Reading the opening paragraphs of Mary Pipher’s “In Praise of Hometowns,” I am left reeling with the memories of my childhood forest. Nestled behind my family’s cabin in Door County Wisconsin, it was a place of wonder. From atop a boulder overlooking a sea of trees and an inlet of Lake Michigan, I created my own world. Whispering to the green leaves of summer and the barren branches of white winter, I told my secrets to the trees and interpreted the rustle of the wind as my reply.
Hours were spent jumping across fallen tree trunks and naming squirrels. From just the right spot, you could see the pair of majestic nesting Eagles as they returned from their day of hunting at sunset. When my 3 best friends came to visit thrones were made of forest floor debris, and we all became queens. We spent long afternoons laying in beds of moss and grass, dappled in leaf filtered sun and free of fear. Just like the feeling Ms. Pipher describes as she steps out into the tall grasses of the prairie, we felt “at home.” I grew up in an upper middle class suburb, immersed in an idyllic childhood filled with opportunities. I could talk about the sidewalk squares of that village and the stories they’ve come to tell, the significance of the 4th of July celebration that occurs every year, or the pressures of parents and a top notch high school, but I find that my moments of greatest clarity and understanding of myself and my place in the world were found beneath those trees. In this sense, they were even more my “home” than the 4 walls of my tudor style house.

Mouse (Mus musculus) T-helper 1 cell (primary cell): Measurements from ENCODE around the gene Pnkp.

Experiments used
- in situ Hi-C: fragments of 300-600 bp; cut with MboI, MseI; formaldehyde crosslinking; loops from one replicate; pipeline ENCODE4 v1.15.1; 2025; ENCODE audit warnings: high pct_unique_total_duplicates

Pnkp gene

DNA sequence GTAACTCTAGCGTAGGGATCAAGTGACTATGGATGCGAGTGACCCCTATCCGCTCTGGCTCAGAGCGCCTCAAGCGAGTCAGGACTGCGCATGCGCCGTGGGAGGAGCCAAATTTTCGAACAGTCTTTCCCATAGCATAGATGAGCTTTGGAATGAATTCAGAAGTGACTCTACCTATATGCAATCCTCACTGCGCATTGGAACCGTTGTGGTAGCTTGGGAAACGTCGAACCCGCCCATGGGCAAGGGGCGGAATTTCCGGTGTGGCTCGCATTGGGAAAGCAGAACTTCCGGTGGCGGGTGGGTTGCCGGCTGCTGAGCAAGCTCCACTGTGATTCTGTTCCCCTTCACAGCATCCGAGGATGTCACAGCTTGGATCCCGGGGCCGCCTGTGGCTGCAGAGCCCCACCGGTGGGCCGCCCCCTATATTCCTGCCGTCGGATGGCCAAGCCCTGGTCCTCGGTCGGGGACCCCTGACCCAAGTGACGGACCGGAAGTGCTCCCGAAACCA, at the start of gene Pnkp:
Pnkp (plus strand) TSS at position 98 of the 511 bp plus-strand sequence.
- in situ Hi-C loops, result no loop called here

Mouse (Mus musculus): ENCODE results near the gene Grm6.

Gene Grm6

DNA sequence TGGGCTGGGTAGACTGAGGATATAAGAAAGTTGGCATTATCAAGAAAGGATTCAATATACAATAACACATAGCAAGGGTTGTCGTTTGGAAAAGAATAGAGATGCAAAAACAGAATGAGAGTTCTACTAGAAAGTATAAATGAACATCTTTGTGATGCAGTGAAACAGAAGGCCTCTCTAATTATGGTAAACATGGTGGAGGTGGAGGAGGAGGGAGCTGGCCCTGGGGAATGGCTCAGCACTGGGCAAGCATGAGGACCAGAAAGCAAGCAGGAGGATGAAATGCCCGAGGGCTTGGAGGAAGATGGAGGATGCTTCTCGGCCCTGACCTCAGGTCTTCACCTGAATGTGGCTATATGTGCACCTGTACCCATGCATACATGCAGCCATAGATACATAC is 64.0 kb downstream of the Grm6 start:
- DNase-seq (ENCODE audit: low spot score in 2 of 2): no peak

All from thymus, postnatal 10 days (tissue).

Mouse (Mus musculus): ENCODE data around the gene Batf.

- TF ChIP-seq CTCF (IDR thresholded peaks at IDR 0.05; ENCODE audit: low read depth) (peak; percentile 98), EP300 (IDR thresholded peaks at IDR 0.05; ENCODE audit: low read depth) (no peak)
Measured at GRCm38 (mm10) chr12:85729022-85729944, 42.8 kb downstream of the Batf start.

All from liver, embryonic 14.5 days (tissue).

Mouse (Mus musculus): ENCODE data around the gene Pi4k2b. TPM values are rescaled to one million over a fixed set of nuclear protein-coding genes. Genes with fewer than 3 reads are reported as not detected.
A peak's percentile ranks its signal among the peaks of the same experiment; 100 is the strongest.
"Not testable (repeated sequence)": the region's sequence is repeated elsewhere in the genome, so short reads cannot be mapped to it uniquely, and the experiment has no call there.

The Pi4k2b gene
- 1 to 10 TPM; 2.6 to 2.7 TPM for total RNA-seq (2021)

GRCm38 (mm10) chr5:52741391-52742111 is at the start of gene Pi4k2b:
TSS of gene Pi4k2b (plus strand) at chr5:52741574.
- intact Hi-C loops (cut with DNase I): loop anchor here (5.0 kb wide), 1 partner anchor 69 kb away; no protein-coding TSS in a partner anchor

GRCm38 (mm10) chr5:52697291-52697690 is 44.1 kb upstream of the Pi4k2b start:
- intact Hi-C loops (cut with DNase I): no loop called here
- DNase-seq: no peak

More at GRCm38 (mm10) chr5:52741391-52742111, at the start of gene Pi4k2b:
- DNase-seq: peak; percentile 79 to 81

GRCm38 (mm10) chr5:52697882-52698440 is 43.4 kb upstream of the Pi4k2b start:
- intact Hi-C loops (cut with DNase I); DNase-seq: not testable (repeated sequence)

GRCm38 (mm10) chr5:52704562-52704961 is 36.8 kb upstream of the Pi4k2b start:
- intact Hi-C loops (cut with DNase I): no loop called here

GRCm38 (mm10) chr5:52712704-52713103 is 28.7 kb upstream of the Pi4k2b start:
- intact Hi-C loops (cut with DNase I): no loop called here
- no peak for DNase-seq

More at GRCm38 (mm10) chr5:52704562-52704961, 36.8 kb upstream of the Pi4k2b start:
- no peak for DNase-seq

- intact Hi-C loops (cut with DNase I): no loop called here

Today, I can’t visit that spot in the woods anymore. Where my boulder once sat, a multi-million dollar mansion has been built–equipped with lake views and declared “prime real estate.” I have watched my friendly trees be torn from the ground, and the eagles we used to search for at dusk are nowhere to be found.
I identify too with the portions of this article that point out a new kind of human being– one “who is plugged into machines instead of relationships, one who lives in a virtual reality rather than a family”(134). At that same cabin, where full days were spent lounging in the grass, there are now 3 televisions, wireless internet, and fully equipped cable TV. Though I do enjoy the convenience of all of this connectedness, the cabin is no longer a place of escape. There are still family game nights and trips to the beach and plenty of bonding, but there are also moments when we are all in separate rooms on our computers or planted in front of different TV shows–isolated by the “luxuries” or technology.
Next time, I’ll spend some more time with the trees.